War of the Rebellion: Serial 062 Page 0982 Chapter XLVI. LOUISIANA AND THE TRANS-MISSISSIPPI.

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HEADQUARTERS TRANS-MISSISSIPPI DEPARTMENT,

Shreveport, La., February 23, 1864.

Major-General TAYLOR,

Commanding, &c.:

GENERAL: In reply to your letter dated February 2, inclosing the report of Major Levy, assistant inspector-general, I am directed by the lieutenant-general commanding to say that whenever it is possible for enrolling officers to collect men he has determined not to permit new organizations to be raised, but if a regiment of mounted men can be raised as proposed by Major Levy from men without your lines you are directed to grant the necessary authority. He directs me to urge upon you the necessity of every precaution to prevent abuse of the authority you may grant, by men being permitted to join this regiment who can and ought to be enrolled in regiments now in the service.

I remain, very respectfully, your obedient servant,

W. R. BOGGS,

Brigadier-General and Chief of Staff.

HEADQUARTERS DISTRICT OF WEST LOUISIANA,

Alexandria, February 23, 1864.

Brigadier-General BOGGS,

Chief of Staff:

GENERAL: I have the honor to inclose a copy of a communication from Brigadier-General Liddell on the subject of cotton. This officer being a resident of the region in question, his views are worthy of attention as regards the temper of the people. His proposition to permit the exportation under conditions other than the law now imposes cannot, I presume, be entertained. Nothing but the most imperious necessity would, it is supposed, induce a departure from the laws governing the cotton trade. The last suggestion of General Liddell is to leave one-tenth of the cotton in seed to the owners in the event that ordes are given to burn before an advance of the enemy. I have felt a deep anxiety to alleviate the burdens of the war on the people, and considered to tendency of the destruction of their property to alienate their affections from the Government, but the effect of any trading both on the temper of our people and on the currency has compelled me reluctantly to change my previous opinions, and it is now my deliberate judgement that every ounce of cotton ought to be destroyed before an advance of the enemy. So far the eft fort to obtain supplies in exchange for cotton has produced no result. Some medicines have been smuggled through, and we will in time procure remedial agents in considerable quantities, perhaps adequate to the supply of the department.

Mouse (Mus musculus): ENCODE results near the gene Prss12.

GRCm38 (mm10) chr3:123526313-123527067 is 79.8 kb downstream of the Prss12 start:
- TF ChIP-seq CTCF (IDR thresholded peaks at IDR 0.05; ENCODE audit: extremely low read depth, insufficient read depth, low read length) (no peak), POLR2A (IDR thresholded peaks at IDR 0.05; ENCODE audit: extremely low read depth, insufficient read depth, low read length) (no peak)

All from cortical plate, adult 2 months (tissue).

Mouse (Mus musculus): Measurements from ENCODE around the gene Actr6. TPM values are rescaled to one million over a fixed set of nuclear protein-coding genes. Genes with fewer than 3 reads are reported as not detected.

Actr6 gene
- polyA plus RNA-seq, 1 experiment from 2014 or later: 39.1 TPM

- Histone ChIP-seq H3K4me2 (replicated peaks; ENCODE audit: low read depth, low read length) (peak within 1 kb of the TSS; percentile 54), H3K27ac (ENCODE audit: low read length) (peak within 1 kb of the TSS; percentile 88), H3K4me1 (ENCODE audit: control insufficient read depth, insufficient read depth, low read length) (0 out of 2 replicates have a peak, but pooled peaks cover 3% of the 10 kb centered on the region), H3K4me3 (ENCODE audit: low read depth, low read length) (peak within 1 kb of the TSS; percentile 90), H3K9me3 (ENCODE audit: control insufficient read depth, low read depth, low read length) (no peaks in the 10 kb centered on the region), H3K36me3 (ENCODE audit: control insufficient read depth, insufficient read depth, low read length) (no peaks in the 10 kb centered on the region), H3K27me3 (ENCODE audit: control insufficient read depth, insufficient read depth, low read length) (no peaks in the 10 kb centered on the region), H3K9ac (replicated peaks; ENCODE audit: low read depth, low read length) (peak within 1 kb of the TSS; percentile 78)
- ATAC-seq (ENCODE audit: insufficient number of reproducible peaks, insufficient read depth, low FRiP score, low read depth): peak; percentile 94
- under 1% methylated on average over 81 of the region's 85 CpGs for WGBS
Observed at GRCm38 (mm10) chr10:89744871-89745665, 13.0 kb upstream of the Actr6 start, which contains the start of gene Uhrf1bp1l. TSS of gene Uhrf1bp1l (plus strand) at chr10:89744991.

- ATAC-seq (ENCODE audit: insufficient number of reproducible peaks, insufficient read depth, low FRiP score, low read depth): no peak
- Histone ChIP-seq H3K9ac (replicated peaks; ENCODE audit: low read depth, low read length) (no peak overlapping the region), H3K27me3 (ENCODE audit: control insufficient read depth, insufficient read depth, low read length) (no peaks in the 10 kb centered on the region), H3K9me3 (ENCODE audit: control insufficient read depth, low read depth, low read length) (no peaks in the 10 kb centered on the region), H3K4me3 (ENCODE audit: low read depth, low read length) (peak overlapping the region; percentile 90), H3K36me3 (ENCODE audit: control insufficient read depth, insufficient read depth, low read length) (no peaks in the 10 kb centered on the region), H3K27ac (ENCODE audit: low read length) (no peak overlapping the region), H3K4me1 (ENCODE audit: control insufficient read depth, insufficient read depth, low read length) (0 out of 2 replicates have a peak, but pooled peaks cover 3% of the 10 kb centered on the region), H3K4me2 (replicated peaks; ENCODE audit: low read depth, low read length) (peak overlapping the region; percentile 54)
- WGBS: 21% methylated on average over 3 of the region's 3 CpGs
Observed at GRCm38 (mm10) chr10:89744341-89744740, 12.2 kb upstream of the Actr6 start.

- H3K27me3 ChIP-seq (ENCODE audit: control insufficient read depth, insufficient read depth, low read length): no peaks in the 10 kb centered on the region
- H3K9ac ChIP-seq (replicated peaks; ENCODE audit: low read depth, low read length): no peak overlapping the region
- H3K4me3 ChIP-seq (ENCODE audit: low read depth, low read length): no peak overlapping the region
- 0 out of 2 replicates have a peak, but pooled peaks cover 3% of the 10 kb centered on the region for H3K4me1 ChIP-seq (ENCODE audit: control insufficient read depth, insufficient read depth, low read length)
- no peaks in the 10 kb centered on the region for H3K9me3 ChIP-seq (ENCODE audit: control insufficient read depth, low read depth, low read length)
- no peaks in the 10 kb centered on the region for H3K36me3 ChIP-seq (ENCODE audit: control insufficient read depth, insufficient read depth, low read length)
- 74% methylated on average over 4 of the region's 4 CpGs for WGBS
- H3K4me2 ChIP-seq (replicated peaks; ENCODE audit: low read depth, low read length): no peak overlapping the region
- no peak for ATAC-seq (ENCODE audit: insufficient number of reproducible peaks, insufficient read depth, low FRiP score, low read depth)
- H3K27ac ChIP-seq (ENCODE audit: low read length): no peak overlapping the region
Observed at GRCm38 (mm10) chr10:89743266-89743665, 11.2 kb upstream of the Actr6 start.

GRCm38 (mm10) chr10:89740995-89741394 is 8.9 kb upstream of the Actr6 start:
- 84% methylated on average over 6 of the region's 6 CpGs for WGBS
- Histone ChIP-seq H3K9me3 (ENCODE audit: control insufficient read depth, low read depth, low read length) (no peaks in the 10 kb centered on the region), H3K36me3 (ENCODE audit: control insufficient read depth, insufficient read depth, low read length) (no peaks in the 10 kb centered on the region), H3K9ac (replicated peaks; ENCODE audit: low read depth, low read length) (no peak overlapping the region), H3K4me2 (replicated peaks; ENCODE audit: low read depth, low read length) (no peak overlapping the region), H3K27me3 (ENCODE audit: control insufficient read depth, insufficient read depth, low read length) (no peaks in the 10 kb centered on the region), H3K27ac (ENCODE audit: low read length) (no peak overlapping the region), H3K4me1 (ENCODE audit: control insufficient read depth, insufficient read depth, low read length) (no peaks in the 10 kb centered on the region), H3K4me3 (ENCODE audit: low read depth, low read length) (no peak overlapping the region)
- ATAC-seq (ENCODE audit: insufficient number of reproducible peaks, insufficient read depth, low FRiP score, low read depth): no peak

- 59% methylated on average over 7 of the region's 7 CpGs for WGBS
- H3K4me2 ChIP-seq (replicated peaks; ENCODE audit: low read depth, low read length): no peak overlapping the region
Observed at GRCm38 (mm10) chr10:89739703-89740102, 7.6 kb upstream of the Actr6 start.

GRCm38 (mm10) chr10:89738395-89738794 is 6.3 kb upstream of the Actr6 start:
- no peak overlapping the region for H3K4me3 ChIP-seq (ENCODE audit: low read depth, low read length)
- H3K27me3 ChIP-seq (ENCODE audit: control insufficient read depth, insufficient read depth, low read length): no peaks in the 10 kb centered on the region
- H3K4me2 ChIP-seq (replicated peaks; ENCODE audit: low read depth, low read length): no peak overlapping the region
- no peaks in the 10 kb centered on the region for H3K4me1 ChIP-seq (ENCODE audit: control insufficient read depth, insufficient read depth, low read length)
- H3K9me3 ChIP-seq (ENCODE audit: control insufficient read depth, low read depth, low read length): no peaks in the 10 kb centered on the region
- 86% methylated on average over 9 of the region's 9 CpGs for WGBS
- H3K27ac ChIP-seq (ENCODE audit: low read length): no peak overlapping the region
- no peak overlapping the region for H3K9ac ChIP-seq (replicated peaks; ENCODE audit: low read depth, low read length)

I have had some correspondence with two of the leading civil officers of the Federal Government at New Orleans on this subject. They were very desirous of opining the trade, but failed to make arrangements for getting out goods. They then attempted to induce me to modify my terms and take one-fourth the value of cotton in goods and the remainder in sterling. I refused, and informed them there would be no change in my terms, viz, the goods first at invoice price, then the cotton at 25 cents per pound in Federal currency. No cotton should under my circumstances be permitted to